On the strength of a devastating fastball-slider mix, Diaz posted one of the highest strikeout rates in the Majors (around 15.0 K/9) during a rookie season that included a second-half ascension to the closer's role. The right-hander is poised to begin '17 as one of the few relievers with the potential to compile at least 40 saves and 120 K's.
Expected to be one of the Mets' top hitters this season, Conforto struggled to hit for average after a scorching April and endured multiple trips to and from the Minors. Wise owners will look past this year's inconsistency and project the talented 23-year-old to have a bounceback campaign that includes a respectable batting average, 20 homers and 75 RBI.
Yelich used a ground ball-heavy approach to post impressive numbers in batting average, runs and RBI this season. At the same time, though, Yelich -- who turns 25 in December -- also showed improved power by posting his first double-digit home run total. He could top the 25 mark if he lofts a few more balls into the air next year.
Despite some initial struggles in the Majors, Judge has the potential to post a sizable round-tripper total when he unleashes his imposing 6-foot-7, 275-pound frame upon opposing pitchers at homer-happy Yankee Stadium for a full season. Fantasy owners can capitalize upon the 24-year-old's unimpressive 2016 stretch-run statistics, combined with a strained oblique, to add a high-ceiling slugger in the later rounds of '17 drafts.
To put it mildly, the bar for mixed-league relevance at the catcher position is not especially high. Contreras could be a top five backstop next season if he uses his patient, powerful approach within a potent Cubs lineup to compile more than 20 homers and 70 RBI. Prescient '17 drafters will opt for the upside of youngsters such as Contreras or Yankees backstop Gary Sánchez over the predictability of veterans such as Stephen Vogt or Russell Martin.
Video: HOU@PIT: Taillon fans eight over eight strong innings
After missing two full seasons due to Tommy John surgery, Taillon dominated Triple-A hitters at the outset of '16 before using elite control to excel in the Majors during the summer. The soon-to-be 25-year-old, who has studied under the tutelage of pitching guru Ray Searage, has the potential to become a front-line mixed-league starter with an ERA near 3.00 and a strong whiff rate in his first full season.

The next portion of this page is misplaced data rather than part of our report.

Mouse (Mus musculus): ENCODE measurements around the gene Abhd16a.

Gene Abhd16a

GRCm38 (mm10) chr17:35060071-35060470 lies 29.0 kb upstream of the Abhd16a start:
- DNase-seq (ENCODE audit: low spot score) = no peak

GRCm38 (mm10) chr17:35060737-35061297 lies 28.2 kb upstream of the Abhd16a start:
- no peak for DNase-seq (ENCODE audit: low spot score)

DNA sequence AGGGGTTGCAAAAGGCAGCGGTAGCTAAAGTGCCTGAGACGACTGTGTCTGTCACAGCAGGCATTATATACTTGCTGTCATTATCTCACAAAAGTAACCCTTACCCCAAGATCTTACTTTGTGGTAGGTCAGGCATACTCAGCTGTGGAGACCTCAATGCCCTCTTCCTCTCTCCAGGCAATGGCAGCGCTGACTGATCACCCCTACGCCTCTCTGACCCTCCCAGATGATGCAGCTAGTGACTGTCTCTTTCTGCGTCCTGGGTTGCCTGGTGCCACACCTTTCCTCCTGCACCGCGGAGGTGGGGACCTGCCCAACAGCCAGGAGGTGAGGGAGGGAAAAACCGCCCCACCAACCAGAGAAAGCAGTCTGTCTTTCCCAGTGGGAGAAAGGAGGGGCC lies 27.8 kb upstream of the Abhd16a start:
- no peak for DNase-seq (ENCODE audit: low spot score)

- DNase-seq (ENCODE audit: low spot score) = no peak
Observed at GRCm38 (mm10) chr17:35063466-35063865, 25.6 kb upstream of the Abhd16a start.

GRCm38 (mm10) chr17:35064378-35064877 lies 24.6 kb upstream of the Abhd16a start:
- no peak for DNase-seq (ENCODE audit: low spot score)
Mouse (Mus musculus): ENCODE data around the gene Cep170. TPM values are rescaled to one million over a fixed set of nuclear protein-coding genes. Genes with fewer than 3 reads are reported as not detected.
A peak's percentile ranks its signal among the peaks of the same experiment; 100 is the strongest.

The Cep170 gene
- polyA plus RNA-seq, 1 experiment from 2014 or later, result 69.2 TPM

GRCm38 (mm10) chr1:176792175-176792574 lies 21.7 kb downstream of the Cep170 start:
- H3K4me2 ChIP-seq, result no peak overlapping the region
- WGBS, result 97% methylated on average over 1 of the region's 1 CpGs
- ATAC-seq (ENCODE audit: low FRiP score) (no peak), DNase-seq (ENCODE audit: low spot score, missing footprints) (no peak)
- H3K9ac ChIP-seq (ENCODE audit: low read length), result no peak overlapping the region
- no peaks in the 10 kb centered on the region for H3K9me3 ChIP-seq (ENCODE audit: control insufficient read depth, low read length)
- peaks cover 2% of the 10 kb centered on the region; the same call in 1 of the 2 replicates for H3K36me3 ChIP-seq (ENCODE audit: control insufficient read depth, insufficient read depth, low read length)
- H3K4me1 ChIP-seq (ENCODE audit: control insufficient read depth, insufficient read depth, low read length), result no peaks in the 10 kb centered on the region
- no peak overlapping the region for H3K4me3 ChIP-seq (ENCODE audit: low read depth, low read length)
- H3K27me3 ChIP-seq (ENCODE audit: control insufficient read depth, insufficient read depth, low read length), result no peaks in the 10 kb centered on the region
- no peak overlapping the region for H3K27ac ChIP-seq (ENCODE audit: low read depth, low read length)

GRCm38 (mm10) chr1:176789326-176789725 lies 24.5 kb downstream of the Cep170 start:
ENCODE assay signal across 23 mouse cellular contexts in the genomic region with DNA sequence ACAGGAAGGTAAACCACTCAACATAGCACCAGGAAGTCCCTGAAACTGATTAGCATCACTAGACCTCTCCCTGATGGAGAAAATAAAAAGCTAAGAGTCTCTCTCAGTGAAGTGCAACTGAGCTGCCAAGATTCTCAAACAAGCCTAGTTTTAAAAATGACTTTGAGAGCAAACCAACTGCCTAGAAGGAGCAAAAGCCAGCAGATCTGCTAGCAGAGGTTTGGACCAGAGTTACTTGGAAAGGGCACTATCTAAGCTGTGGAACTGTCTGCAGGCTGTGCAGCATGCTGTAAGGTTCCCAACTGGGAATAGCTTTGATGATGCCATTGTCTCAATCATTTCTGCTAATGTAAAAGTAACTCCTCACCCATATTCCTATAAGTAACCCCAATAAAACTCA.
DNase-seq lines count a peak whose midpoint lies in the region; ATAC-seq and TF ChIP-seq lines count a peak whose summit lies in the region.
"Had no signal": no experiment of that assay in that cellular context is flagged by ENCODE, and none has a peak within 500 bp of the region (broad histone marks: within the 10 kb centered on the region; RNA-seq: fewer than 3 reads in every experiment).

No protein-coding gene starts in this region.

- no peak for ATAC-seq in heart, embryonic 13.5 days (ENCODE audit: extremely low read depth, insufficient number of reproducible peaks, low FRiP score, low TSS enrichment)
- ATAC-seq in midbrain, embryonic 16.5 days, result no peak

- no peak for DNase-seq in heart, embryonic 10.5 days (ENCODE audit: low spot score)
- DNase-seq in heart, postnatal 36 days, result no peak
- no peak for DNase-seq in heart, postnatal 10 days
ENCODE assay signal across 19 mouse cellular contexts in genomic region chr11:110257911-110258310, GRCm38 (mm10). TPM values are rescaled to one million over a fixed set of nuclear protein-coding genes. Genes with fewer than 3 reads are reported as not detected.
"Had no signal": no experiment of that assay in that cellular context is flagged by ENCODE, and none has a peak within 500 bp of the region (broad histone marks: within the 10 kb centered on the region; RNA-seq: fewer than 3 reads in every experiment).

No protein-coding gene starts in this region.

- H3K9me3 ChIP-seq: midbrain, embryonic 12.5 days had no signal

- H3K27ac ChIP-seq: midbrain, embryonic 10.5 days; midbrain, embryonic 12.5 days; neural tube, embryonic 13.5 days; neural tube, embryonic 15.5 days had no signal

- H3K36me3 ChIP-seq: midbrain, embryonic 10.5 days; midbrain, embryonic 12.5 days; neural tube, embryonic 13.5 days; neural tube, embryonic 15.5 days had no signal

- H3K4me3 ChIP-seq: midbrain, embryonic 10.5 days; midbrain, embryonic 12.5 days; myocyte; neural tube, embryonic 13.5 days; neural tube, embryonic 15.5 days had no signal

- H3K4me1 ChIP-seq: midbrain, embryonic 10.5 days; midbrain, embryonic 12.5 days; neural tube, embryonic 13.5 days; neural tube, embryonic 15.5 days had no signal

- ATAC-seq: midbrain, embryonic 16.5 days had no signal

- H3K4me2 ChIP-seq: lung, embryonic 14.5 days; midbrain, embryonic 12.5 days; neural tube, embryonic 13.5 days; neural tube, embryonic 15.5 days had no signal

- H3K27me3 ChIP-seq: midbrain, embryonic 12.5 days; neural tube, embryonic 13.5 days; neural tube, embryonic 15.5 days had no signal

Once a top-tier prospect, Bundy posted a 3.08 ERA out of the bullpen in the first half of '16 before making a successful transition to the rotation at the All-Star break. The righty could be a solid No. 3 starter in mixed leagues if he can log 30 starts in Baltimore's rotation in 2017.
Reyes started his Big League career as a stretch-run swingman after working exclusively as a starter in the Minors. Still just 22, he'll need to demonstrate improved control in order to secure a rotation spot coming out of Spring Training, but his lifetime 12.1 K/9 rate in the Minors proves that he has the potential to make a major fantasy impact.
In a veteran-laden organization, Beede stands out as a future rotation asset. Twice selected in the first round of the draft -- 21st overall by the Blue Jays in '11 and 14th overall by the Giants in '14 -- the right-hander out of Vanderbilt will likely benefit from developing alongside an outstanding defensive catcher in Buster Posey and within a pitcher-friendly home park.
Video: LAD@NYY: Urias fans Sanchez to dodge the threat
At an age when most prospects are still toiling in the low Minors, Urias held his own against multiple postseason contenders when inserted into an injury-plagued Dodgers rotation at just 19 years old. Next season, the southpaw should be able to work around an expected innings limit to provide a high strikeout total and solid ratios across more than 150 innings. Like the rest of the promising youngsters on this list, Urias will look to help his team contend in 2017 while giving fantasy squads a winning edge.
This article appears in the MLB Official World Series Program. To purchase a copy, visit shop.mlb.com.
Fred Zinkie is the lead fantasy baseball writer for MLB.com.